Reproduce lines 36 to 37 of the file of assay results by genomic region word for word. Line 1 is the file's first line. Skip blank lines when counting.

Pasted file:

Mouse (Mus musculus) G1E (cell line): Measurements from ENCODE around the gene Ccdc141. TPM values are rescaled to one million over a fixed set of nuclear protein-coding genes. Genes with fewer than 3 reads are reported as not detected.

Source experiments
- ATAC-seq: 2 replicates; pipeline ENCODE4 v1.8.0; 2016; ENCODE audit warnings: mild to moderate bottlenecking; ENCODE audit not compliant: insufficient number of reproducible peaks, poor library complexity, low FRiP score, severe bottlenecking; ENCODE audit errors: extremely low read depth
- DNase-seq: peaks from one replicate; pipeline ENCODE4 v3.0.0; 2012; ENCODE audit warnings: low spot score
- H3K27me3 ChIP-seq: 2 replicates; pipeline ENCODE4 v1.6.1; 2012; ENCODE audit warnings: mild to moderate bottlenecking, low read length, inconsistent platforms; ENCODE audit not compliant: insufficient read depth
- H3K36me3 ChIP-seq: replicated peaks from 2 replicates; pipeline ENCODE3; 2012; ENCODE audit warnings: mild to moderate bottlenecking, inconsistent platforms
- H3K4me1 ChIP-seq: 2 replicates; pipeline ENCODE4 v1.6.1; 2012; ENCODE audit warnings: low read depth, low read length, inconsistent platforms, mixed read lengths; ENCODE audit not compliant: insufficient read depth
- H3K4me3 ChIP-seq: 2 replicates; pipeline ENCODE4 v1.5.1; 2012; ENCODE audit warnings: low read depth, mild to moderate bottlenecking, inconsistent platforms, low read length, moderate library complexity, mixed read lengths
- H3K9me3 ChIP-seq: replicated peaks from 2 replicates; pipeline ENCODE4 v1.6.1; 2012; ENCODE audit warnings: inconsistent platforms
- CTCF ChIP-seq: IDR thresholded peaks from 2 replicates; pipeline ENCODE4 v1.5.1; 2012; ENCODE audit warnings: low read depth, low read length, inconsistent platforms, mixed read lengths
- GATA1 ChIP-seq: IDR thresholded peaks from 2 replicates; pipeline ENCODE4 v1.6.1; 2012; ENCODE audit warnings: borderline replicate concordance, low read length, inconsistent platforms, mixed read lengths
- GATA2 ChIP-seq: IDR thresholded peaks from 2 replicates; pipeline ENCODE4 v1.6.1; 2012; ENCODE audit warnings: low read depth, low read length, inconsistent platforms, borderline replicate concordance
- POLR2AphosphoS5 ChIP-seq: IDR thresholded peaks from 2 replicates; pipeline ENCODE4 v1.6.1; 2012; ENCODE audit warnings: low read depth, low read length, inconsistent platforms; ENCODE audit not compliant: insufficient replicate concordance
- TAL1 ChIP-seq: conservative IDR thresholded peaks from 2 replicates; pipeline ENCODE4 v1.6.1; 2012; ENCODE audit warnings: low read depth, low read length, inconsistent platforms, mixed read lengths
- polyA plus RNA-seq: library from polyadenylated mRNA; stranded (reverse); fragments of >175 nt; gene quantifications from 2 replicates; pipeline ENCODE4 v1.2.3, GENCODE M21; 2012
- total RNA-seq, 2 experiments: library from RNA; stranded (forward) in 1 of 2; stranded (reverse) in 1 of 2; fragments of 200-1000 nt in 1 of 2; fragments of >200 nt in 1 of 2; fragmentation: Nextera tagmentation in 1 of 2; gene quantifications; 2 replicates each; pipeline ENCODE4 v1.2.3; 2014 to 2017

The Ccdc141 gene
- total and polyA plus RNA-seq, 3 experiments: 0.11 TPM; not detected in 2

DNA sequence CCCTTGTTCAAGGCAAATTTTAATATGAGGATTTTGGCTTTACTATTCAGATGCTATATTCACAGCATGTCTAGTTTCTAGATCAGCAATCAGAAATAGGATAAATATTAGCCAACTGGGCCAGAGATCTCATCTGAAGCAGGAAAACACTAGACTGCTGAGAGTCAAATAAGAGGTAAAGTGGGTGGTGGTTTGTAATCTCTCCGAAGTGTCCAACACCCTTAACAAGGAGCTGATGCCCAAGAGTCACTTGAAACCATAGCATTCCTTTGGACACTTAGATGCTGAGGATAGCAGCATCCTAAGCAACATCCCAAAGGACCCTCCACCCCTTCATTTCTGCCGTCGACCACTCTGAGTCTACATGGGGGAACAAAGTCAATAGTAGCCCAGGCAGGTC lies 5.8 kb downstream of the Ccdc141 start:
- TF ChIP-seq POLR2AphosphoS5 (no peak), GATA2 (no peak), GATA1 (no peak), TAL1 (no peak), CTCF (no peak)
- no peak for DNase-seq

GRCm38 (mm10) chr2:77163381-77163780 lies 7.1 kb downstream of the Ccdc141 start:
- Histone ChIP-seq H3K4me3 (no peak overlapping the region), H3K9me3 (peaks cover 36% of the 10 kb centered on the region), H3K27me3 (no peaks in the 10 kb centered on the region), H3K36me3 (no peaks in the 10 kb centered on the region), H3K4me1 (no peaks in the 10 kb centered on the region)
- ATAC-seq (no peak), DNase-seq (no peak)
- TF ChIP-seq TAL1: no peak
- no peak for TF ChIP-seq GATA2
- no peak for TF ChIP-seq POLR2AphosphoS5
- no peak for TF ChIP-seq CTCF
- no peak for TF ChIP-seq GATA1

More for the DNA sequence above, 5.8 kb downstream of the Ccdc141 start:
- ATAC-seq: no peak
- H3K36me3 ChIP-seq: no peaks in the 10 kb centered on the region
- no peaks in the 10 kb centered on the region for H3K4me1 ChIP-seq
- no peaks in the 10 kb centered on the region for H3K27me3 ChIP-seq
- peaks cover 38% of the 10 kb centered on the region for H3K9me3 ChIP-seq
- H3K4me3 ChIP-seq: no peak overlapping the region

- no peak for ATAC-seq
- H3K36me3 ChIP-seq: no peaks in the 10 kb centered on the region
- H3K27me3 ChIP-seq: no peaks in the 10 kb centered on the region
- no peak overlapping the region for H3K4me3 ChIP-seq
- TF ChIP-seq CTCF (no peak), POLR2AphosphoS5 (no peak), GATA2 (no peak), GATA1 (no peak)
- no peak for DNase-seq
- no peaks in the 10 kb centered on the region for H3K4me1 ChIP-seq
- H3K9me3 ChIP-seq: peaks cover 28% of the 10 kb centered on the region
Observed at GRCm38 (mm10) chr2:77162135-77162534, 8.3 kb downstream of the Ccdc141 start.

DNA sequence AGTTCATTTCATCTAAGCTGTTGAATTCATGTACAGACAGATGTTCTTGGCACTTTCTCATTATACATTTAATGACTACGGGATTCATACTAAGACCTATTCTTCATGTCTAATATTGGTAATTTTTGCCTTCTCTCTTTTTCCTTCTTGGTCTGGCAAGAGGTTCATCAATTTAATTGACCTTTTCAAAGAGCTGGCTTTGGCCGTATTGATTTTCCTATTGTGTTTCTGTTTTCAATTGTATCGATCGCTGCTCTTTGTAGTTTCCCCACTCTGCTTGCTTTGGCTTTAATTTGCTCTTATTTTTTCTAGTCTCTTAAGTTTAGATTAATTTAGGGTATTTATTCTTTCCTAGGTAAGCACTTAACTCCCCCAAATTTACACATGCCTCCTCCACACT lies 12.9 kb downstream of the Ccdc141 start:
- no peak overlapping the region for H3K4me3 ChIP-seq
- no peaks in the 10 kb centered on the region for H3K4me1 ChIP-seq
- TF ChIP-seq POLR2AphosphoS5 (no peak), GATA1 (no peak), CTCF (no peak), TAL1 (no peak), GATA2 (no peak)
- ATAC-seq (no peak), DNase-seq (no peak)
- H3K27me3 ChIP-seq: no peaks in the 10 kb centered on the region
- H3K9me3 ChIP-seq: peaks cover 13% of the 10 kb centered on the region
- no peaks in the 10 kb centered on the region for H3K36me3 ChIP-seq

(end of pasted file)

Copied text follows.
- H3K4me3 ChIP-seq: no peak overlapping the region

- no peak for ATAC-seq